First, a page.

They Look Like Us

When you picture a person who needs food stamps, what do they look like? I think there are some common images that are easy to conjure, and perhaps difficult to challenge. When I started my year as an AmeriCorps VISTA at Roadrunner in June, I thought I had a general idea of who a “typical” food stamp user would be. But after visiting a few food pantries and helping a couple of clients fill out the application for food stamps (now called SNAP or Supplemental Nutrition Assistance Program), this assumption was rapidly and drastically proven false.

Over the course of just a few months working in SNAP Outreach, I have assisted a wide range of individuals, coming from a myriad of circumstances, facing diverse challenges. I have helped a woman with three kids who, after leaving her husband the day before, did not know where to begin in picking up the pieces of the life she knew. I have assisted a senior who worked his entire adult life at the bakery of a grocery store, and could not fathom that he now had to depend on his granddaughter to drive him to a food pantry to get food.    

Cynthia

(Photo taken at a food distribution at the Pajarito Mesa. The mom and her young daughter visited the monthly Mobile Food Pantry location to receive help with food.)

Recently, as I have done so many times before, I was helping a client complete a SNAP application. But while doing so, I could not help but notice how, from an objective perspective, he looked a lot like me. To begin, he was just a few years younger than me. He was a college student, but was recently forced to take a leave; I just graduated in May. He lived in an apartment with a few other roommates. He had his mom with him, who sat quietly next to us, allowing him to take the lead, but willing to offer him clarification on the more complex questions. He had a part-time job, but due to his health issues, was not able to work as many hours as he once could. This man was not homeless; he was not the product of any string of poor decisions; he was not abandoned by his family. He was just a person who reached a point in his life where he needed extra help feeding himself, and had run out of places to turn. As we sat together completing the application, I could not help but wonder whether I would be as mature and capable as he was if my situation suddenly changed as his did, and I found myself in his shoes.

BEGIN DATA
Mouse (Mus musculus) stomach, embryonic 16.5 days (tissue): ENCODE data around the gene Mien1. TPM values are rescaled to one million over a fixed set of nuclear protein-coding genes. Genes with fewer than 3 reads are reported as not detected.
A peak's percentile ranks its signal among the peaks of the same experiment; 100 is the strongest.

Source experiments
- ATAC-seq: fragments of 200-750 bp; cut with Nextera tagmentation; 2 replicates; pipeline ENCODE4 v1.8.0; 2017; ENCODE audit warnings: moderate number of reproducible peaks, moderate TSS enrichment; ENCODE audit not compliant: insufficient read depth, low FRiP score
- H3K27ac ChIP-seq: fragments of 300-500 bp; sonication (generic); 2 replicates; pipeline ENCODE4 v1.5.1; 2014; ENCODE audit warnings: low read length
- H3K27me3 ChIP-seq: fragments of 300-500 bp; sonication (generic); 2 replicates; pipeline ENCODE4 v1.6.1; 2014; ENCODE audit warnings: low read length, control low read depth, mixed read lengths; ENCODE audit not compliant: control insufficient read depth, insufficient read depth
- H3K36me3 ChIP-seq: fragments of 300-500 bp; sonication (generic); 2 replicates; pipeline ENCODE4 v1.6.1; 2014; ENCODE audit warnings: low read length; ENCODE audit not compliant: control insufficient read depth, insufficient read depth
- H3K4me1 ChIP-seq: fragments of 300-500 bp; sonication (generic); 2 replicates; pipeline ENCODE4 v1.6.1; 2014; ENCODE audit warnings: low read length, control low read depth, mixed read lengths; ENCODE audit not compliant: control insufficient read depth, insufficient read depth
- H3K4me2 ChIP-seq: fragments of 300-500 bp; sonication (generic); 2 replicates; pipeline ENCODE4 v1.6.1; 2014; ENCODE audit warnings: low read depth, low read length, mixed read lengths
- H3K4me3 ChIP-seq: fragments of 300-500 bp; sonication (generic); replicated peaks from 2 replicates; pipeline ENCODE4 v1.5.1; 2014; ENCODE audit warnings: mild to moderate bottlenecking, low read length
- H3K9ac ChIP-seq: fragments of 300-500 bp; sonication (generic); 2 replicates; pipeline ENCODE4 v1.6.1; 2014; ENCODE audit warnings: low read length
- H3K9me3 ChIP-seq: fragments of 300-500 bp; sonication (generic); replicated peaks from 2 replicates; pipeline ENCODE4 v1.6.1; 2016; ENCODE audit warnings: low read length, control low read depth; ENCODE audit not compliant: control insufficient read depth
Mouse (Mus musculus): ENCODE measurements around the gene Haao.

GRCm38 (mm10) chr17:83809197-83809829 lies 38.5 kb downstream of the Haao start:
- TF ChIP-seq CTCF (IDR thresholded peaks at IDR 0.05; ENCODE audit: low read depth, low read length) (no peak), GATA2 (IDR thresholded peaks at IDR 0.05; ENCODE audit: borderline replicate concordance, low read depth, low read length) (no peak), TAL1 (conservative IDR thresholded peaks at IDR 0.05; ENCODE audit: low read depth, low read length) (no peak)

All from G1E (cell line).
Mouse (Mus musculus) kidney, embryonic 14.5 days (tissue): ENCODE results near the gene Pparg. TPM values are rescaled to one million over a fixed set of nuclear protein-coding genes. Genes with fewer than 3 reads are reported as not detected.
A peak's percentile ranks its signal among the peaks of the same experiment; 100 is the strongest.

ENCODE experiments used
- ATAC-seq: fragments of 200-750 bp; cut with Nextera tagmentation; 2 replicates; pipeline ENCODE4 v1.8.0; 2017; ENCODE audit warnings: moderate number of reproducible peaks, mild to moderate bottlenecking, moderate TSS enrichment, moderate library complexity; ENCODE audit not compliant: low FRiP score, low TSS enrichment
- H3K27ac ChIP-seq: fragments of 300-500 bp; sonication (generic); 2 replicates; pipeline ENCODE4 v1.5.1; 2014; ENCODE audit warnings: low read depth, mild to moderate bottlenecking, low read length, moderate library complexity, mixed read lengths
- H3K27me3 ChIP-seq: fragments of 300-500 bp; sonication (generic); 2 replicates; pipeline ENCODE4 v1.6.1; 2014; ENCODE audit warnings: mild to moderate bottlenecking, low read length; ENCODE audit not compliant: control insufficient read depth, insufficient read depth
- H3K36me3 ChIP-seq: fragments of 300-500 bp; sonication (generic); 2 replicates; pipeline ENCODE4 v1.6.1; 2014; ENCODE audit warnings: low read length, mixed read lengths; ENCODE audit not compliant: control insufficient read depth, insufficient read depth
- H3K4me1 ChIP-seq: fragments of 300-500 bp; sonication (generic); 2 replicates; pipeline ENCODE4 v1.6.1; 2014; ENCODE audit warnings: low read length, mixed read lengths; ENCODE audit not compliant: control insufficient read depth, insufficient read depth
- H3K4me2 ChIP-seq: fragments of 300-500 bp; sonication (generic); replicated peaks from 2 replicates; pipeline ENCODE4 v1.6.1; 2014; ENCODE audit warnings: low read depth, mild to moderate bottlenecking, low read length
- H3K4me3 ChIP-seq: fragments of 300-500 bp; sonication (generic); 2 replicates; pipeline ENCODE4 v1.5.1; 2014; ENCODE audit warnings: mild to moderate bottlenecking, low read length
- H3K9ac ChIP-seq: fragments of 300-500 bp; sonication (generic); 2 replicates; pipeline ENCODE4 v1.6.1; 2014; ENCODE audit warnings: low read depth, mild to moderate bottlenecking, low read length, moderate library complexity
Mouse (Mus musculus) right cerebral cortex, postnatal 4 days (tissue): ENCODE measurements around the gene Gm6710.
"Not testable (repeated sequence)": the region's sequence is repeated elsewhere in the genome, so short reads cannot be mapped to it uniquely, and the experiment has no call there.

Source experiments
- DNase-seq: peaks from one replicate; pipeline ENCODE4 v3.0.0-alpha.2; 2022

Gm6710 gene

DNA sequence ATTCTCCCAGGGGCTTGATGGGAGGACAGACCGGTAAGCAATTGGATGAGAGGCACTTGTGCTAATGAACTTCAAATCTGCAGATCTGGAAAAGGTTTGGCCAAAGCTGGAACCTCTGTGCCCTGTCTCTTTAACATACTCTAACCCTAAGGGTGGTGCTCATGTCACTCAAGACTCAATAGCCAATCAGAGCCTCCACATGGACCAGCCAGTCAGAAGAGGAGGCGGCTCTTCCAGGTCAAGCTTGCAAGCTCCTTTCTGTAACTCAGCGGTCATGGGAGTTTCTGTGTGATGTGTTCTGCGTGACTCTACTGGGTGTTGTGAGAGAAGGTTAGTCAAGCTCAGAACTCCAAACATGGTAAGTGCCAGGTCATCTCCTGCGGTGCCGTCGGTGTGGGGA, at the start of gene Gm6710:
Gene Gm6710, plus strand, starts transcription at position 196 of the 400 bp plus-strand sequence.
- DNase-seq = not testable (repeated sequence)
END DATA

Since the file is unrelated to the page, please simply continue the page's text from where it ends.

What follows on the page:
Before I started my work here, I knew that a year of volunteering would expose me to a diverse population of people in need, and I quickly learned that food stamps could prove to be a vital tool in helping these people get back on their feet. By providing monthly benefits that can be used to purchase food, SNAP helps alleviate hunger and provides nutrition assistance to those who need it most. SNAP Outreach provides an opportunity to get out into the community and offer application assistance and SNAP education to hungry New Mexicans.

Considering 1 in 5 New Mexicans currently participate in the SNAP program, food stamp recipients are all around us. There is no mold, no checklist of circumstances that necessitate the need. They come from various cultural backgrounds; they are families, children, and seniors; some work, some do not, and some cannot. And through my work at Roadrunner, I have come to the realization that they also look a lot like me.

If you are interested in learning more about volunteering with the Food Bank’s SNAP Outreach Program, contact Liz Curry at 505.349.5328 or liz.curry@rrfb.org in Albuquerque.  In Las Cruces, please contact Paige Sharp at 575.323.5149 or paige.sharp@rrfb.org.

Liz Curry is an AmeriCorp VISTA member helping at Roadrunner Food Bank through the summer of 2015.

 



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